6 p.m., Revolution. $15.
“Keep it country, son.” That's what Junior Brown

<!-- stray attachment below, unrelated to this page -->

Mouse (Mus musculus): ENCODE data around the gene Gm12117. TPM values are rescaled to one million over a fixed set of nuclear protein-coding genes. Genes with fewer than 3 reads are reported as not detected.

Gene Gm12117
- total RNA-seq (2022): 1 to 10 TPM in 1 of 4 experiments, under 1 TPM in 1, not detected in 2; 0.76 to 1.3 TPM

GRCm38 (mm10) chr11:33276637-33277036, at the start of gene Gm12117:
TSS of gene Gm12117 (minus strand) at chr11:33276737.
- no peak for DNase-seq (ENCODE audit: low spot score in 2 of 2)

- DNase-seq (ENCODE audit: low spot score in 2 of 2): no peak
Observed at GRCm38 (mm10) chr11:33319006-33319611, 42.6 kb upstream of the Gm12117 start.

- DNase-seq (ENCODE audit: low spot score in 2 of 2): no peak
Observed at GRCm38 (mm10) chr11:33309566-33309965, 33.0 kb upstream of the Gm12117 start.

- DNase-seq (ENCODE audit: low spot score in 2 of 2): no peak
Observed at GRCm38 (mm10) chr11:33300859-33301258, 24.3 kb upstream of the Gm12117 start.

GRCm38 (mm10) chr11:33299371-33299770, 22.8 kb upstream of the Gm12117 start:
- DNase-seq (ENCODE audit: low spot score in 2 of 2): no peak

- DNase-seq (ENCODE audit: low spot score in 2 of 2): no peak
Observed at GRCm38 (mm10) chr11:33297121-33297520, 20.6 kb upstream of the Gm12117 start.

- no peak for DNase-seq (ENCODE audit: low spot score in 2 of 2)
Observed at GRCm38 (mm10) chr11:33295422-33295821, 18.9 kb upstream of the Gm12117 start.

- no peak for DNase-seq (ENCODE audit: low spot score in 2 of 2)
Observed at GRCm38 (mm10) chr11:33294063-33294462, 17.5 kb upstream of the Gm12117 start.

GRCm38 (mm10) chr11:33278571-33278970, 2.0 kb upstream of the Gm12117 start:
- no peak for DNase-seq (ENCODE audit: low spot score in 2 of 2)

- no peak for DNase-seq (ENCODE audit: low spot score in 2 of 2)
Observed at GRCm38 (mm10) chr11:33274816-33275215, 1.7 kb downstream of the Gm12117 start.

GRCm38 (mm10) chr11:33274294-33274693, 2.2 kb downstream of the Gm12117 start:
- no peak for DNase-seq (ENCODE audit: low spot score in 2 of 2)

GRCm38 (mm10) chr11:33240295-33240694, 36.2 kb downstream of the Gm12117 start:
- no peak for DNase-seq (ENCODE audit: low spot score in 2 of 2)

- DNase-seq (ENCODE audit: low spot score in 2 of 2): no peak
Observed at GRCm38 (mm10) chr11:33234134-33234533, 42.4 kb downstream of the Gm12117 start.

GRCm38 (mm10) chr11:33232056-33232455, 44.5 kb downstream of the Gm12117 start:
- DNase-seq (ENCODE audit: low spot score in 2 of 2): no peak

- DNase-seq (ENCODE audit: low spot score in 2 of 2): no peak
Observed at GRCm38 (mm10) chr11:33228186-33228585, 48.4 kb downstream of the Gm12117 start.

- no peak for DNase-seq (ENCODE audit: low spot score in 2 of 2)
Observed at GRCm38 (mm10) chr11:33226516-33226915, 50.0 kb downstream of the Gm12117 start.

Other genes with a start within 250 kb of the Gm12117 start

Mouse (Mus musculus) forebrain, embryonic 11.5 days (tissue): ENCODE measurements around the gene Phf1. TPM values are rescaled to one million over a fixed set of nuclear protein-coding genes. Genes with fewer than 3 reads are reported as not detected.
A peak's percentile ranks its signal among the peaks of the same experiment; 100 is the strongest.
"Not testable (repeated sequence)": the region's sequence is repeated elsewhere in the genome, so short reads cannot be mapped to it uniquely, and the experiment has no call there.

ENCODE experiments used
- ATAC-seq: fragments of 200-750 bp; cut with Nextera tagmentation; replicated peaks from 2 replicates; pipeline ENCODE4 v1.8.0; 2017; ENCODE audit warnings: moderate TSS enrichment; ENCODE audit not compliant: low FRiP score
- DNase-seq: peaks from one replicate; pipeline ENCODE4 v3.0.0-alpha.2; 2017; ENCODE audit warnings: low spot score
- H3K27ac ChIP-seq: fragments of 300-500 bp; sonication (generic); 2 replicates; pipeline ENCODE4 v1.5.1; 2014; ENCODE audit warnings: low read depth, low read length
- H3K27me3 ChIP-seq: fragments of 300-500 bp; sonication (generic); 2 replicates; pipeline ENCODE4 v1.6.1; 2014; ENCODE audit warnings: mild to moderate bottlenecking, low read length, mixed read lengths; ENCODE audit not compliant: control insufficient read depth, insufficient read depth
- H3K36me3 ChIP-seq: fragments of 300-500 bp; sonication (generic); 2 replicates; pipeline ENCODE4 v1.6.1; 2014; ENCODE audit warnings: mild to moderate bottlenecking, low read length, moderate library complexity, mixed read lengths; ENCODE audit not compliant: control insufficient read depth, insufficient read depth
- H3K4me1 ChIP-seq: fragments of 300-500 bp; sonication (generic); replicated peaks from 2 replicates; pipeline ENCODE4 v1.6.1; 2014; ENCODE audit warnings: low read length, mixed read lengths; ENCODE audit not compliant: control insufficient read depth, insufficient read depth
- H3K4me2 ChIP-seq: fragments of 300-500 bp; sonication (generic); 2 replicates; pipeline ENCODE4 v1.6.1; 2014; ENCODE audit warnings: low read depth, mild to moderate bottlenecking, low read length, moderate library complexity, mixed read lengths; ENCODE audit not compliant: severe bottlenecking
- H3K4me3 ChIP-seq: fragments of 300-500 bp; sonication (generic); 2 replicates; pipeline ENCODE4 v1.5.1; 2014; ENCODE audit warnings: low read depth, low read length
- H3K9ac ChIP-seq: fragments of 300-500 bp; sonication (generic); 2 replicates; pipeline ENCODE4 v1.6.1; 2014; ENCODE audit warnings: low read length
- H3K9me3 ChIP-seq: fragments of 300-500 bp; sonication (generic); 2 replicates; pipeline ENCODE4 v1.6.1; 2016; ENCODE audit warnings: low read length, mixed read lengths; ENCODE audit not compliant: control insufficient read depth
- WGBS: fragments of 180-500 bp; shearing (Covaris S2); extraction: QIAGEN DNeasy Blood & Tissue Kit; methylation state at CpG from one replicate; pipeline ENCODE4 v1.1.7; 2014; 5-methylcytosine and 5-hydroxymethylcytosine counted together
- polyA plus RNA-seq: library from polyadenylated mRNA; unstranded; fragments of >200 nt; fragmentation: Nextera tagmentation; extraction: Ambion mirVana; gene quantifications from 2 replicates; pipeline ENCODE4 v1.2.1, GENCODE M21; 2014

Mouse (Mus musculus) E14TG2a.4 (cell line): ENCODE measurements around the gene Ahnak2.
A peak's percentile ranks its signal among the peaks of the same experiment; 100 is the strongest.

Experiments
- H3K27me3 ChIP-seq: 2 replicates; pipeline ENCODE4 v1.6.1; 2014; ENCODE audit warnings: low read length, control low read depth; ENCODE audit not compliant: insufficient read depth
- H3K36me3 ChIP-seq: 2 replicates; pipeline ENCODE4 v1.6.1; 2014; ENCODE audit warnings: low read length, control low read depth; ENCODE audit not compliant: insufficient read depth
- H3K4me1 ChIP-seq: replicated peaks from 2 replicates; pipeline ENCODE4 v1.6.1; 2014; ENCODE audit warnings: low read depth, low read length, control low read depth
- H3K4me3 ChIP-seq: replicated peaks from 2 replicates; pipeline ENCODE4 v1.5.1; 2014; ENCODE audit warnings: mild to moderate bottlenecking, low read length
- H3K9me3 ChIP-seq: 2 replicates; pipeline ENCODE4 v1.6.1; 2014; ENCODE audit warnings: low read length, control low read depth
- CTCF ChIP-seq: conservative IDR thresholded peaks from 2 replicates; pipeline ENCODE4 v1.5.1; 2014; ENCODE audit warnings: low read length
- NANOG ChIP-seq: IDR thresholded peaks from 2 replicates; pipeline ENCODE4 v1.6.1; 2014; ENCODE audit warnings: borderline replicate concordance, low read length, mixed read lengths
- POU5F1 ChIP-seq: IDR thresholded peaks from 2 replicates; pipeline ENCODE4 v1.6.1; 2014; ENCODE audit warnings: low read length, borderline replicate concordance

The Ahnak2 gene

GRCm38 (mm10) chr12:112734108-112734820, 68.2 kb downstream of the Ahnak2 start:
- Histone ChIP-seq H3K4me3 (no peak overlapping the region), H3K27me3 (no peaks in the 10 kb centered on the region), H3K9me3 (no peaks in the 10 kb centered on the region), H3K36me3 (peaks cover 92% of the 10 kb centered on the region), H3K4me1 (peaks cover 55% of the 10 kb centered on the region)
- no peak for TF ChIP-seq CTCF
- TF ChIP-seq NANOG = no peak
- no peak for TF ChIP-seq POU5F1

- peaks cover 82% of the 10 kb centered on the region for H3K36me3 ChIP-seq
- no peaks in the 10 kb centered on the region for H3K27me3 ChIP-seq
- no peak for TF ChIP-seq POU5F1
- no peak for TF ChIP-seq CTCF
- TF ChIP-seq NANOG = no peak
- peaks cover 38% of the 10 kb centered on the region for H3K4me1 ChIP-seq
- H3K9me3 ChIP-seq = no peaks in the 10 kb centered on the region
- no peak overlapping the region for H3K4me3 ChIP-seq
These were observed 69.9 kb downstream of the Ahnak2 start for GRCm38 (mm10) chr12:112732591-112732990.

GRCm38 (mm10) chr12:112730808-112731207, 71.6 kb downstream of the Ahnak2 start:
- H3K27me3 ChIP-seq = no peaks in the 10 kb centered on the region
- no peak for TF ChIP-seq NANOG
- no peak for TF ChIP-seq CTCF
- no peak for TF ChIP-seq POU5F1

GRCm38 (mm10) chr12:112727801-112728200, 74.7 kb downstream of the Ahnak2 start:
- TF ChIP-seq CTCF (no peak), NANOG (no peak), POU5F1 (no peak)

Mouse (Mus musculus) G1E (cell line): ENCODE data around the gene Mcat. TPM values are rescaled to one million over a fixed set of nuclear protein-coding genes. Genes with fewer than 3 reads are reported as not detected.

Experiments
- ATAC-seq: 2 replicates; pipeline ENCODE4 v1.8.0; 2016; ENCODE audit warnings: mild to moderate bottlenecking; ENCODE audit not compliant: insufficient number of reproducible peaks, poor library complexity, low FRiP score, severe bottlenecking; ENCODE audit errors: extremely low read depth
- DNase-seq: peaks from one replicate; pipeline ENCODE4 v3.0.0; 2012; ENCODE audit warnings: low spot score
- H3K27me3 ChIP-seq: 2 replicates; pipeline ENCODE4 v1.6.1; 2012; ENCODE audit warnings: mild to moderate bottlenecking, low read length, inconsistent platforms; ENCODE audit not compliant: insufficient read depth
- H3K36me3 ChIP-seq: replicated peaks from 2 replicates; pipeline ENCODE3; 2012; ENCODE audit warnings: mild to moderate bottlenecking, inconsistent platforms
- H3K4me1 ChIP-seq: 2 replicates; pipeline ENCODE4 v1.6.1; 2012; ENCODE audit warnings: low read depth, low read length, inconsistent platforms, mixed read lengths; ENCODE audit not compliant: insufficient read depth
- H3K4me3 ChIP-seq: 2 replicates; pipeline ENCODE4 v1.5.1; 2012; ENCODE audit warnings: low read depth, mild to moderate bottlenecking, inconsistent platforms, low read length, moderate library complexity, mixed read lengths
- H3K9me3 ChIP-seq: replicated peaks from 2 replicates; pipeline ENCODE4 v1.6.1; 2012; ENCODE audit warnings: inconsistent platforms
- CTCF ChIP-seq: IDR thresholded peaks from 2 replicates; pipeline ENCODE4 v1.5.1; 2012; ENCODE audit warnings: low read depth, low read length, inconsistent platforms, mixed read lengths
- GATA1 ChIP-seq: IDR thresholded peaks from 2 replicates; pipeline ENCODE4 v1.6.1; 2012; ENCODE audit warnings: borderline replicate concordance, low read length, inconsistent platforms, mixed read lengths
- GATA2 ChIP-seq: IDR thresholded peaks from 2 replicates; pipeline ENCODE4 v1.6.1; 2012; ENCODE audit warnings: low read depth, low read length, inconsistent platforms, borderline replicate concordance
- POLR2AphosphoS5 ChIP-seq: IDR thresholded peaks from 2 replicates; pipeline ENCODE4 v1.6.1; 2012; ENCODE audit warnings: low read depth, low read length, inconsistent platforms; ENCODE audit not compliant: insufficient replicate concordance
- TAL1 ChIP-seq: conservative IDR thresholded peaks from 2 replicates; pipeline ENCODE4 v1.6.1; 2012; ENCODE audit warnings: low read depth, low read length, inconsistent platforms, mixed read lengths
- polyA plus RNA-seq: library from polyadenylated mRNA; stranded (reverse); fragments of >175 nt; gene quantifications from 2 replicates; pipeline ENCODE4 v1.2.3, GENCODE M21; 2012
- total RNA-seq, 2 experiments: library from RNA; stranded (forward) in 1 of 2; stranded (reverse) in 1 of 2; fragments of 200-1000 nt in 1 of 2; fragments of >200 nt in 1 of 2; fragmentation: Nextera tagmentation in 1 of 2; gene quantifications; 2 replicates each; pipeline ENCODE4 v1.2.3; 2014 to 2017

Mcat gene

heard from his idol Ernest Tubb early in his career. Nearly two decades later, Brown's still work-ing in blues, Western swing, surf, Tex-Mex and rock 'n' roll into his music, but he remains country to the core. Always in a suit, with a cowboy hat tipped high and his “guit-steel” (a combination six-string guitar and lap steel) in hand, the man's got a reputation for putting on a mean show. As a picker, his dexterity is almost unrivaled (he regularly moves between six-string and steel several times during a song). His voice, too, a deep, rich twang that belies his Indiana roots, can sell sentiment just as well as irony. Look for plenty of the latter in classics like “Highway Patrol,” “My Wife Thinks You're Dead” and “My Baby Don't Dance to Nothing But Ernest Tubb.” Little Rock's honky-tonk heroes the Salty Dogs open the show, which because of local blue laws will be over some-time before 10 p.m.